The "power greater" who is named Abba

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He or She or It?
Male dictator of the early Old Testament? Goddess who is life and rebirth and renewal found in very ancient times before the Bible—Goddess of seed into grain into bread? Ground of our Being or Ultimate reality of modern thinkers? Or more personally: Ground of our Being Herself as personal as Jesus. Gender or no-gender? Or the synergy of female and male; of both parents?

Are all words for God metaphors: describing the One who cannot be described?

Jesus consistently addressed this One as Abba-Father in a patriarchal society. But in our egalitarian life feel free to think he or she or it. Feel free to say and think Mother or Parent or Holy One. A Christian wrote, "God…is both mother and father to me and so much more. I have come to sense the joy of all creation and the unconditional love of my Creator."

But 'Father' is often a loaded word. We have an epidemic of fatherless children! Some were abused by fathers, or father was feared or distant. Hopefully your father was warmly personal. Was father interested in your feelings? Think about adults who cared for you, who were mentors — who gave positive and healthy support so you felt like leaning on them, depending on them, trusting them, sharing your feelings. Think of these as Father God and/or Mother Goddess.

This One “is as much Mother as Father, as much Child as Parent, as much Godhead [mystery] as God [history], as much beyond all beings as in all beings” from the web site of Trinity Methodist in Austin.

Jesus called God 'Abba'
The Apostle Paul and the Gospel of Mark — our two earliest witnesses — tell us that Jesus used the word "Abba" when he prayed. In Jesus’s native Aramaic you said "Abba" for father in-the-family, but when you talked about any one else’s father you used a different word, like 'dad' for your's and 'father' for your friend's. Jesus addressed God as Abba, and told us to think of God as Abba — the One with whom we want to relate and relax in comfortable, challenging trust and love.

We can visualize family scenes that would have been familiar to the historical Jesus. His culture and religion were family centered. Their most critical act of worship, Passover, was a family meal with teaching, remembrance, and worship. Jesus learned his father’s trade in Joseph’s carpentry shop, and working with Joseph would have met many of the men of that village. Jesus as oldest son helped Joseph craft farming tools, including yokes. And at least once in Jesus’s youth, a revolt against Roman rule was put down several miles away, and the Romans conscripted carpenters to erect crosses to crucify hundreds of the rebels. So Jesus’s youth was a combination of long walks with his father on the way to carpentry jobs, working with him as an apprentice carpenter, and unforgettable horrors from the Roman occupiers. Jesus also was part of the family as oldest child in talk, meals, and all the activities of a family. From this environment and experience Jesus tells us to think of the Almighty as Abba – the in-the-family word for daddy.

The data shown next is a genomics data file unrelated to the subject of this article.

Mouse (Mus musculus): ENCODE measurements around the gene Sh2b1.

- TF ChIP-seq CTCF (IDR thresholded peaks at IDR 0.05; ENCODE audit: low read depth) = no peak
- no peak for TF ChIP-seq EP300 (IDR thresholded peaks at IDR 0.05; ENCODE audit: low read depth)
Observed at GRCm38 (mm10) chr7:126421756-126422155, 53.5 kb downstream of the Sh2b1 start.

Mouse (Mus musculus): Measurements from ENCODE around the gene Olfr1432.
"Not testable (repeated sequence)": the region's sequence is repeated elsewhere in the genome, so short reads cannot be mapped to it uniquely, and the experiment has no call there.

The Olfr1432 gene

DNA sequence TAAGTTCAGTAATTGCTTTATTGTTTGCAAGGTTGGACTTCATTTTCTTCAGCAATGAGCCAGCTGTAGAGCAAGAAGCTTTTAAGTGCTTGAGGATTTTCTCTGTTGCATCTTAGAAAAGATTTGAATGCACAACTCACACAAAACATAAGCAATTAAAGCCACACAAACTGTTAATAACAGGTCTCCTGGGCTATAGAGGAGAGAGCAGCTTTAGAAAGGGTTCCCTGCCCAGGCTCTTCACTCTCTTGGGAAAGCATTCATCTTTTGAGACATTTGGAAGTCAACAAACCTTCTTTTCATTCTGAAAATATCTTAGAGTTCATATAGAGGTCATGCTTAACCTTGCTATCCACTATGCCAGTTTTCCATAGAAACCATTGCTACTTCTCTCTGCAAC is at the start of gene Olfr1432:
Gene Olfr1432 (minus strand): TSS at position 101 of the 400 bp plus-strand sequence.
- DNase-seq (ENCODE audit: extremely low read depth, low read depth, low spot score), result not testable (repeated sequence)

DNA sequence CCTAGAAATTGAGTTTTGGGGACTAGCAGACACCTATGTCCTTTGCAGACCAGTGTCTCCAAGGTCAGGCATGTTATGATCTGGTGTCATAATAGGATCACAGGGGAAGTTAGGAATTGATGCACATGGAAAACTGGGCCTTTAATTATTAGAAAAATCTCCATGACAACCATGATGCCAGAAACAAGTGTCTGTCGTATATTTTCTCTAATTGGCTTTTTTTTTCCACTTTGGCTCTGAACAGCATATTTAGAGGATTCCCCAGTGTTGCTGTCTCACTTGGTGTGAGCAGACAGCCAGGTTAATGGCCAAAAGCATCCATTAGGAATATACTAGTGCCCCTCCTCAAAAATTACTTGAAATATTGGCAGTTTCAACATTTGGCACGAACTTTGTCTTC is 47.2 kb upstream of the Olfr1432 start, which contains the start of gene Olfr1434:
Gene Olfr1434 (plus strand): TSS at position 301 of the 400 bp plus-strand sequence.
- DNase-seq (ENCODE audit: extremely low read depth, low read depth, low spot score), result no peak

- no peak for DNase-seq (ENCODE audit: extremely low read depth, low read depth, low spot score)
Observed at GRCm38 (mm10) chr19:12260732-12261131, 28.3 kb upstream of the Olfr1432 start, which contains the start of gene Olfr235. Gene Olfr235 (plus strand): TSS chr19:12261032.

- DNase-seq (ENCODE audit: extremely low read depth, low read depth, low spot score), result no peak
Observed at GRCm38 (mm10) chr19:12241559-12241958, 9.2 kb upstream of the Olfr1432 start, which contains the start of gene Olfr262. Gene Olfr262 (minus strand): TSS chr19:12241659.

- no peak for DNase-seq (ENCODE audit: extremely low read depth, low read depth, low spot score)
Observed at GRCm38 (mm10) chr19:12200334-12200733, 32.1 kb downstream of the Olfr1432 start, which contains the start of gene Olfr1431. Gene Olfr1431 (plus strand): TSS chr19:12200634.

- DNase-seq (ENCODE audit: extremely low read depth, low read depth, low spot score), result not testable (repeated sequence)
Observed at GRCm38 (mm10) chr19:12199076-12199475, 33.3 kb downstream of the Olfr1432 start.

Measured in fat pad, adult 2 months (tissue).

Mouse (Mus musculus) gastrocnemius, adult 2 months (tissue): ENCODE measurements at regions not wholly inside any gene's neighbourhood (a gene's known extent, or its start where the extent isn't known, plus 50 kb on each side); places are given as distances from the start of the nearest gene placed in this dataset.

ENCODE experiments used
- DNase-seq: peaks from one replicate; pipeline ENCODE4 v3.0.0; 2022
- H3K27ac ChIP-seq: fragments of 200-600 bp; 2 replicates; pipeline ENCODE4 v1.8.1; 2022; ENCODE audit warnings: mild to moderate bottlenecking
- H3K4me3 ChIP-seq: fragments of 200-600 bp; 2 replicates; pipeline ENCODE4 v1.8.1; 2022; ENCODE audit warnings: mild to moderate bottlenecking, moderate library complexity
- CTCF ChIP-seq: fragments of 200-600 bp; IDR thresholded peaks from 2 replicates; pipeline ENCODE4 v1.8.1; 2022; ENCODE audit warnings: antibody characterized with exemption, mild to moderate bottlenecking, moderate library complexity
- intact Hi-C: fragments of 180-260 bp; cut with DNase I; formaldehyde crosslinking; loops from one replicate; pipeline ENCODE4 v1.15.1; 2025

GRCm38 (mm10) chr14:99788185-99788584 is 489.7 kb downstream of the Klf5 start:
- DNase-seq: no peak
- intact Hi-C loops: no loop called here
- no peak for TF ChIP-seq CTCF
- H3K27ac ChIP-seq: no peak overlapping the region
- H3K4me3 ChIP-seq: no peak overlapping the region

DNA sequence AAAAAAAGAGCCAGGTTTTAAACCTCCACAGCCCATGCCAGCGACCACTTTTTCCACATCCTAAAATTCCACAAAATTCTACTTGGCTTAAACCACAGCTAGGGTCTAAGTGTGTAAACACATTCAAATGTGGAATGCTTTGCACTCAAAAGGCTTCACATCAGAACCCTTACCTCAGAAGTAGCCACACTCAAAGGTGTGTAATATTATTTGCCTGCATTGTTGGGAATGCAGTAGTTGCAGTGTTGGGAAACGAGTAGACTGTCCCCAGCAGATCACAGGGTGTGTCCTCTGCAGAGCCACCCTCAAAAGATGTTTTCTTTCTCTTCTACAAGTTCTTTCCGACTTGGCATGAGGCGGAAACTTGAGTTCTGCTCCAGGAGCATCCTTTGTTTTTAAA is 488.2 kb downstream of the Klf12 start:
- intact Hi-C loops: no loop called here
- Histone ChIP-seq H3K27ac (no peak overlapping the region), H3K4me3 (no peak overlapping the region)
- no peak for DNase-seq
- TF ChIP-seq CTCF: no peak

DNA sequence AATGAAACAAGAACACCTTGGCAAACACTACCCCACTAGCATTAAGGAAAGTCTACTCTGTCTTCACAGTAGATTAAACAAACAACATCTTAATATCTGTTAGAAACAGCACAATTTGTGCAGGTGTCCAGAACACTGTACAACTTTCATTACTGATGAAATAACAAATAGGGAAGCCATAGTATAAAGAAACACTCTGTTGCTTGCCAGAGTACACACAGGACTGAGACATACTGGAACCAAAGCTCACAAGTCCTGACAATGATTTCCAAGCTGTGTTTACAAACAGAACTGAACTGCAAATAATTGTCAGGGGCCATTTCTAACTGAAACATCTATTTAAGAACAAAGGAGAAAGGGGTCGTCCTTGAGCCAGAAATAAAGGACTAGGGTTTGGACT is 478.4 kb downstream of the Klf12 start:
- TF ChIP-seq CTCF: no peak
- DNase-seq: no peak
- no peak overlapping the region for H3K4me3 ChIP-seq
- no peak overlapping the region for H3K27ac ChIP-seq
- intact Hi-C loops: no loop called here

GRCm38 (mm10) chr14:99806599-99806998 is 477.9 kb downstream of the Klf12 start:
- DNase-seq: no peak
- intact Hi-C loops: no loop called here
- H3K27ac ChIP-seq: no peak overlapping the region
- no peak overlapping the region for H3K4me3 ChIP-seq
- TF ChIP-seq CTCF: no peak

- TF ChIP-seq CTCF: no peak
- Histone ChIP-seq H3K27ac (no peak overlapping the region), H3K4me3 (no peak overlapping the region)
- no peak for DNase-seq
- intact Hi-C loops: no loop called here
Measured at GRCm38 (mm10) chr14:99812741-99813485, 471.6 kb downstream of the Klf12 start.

This one is father/mother relating to the mature child—a teen learning to be a responsible adult or a middle-aged child sharing with parent ideas, feelings, insights.

Father has many different meanings today. Father is sometimes an easily tricked pushover. Father is sometimes strict or rigid. But Abba of first century Nazareth was none of these. He taught his elder son the craft of carpentry in which walls must be straight and roofs must drain rain. As eldest, he helped care for younger brothers and sisters. Passover and reading the Scriptures in synagogue school made an impact that Jesus showed in his teachings. Abba father required accuracy, care, compassion, and much more.

Once Jesus started teaching he used many images of his family; consider these:

  • "Is there anyone among you who, if your child asks for bread, will give a stone? Or if the child asks for a fish, will give a snake? … How much more will your Father in heaven give good things to those who ask him!"
  • "Look at the birds of the air; they neither sow nor reap nor gather into barns, and yet your heavenly Father feeds them. Are you not of more value than they? And can any of you by worrying add a single hour to your span of life? And why do you worry about clothing? Consider the lilies of the field, how they grow; they neither toil nor spin, yet I tell you, even Solomon in all his glory was not clothed like one of these. But if God so clothes the grass of the field, which is alive today and tomorrow is thrown into the oven, will he not much more clothe you – you of little faith? Therefore do not worry, saying, ‘What will we eat?’ or ‘What will we drink?’ or ‘What will we wear?’ For it is the (untrusting) who strive for all these things; and indeed your heavenly Father knows that you need all these things."

Re-read these two teachings. Use the word Abba every time the English translation has the word Father, thinking about Abba as the in-the-family intimate word — the parent who nourishes. Or say Mother or Goddess.

Families and friends are meaningful as we trust one another. Deep friendship in which people have shared experiences and depended on one another are built on trust and develop growing trust. Couples whose relationship grows and flowers depends on trust and builds deeper trust. This interpersonal trust is the heart of our relationship with Abba. We learn to depend on Abba and to lean on Abba and this deep relationship grows and strengthens. The doctrines you believe are unimportant compared to trust that we experience between friends and within couples.

Abba graces us with care and concern. Abba calms us during rush hour traffic. Abba deepens our trust in friends. Abba adds to the joy of music and art. Abba is with us through the triumphs and tragedies that life hurls at us.